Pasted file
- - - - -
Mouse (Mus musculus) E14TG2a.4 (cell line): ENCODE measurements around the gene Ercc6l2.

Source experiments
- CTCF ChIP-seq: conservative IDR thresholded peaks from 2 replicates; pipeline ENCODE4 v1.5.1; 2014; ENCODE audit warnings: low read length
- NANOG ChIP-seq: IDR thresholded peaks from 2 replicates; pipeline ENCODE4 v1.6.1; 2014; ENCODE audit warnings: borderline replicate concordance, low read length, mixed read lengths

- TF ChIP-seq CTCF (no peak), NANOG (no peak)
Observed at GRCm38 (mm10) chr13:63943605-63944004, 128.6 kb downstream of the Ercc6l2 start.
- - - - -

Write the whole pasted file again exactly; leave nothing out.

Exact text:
Mouse (Mus musculus) E14TG2a.4 (cell line): ENCODE measurements around the gene Ercc6l2.

Source experiments
- CTCF ChIP-seq: conservative IDR thresholded peaks from 2 replicates; pipeline ENCODE4 v1.5.1; 2014; ENCODE audit warnings: low read length
- NANOG ChIP-seq: IDR thresholded peaks from 2 replicates; pipeline ENCODE4 v1.6.1; 2014; ENCODE audit warnings: borderline replicate concordance, low read length, mixed read lengths

- TF ChIP-seq CTCF (no peak), NANOG (no peak)
Observed at GRCm38 (mm10) chr13:63943605-63944004, 128.6 kb downstream of the Ercc6l2 start.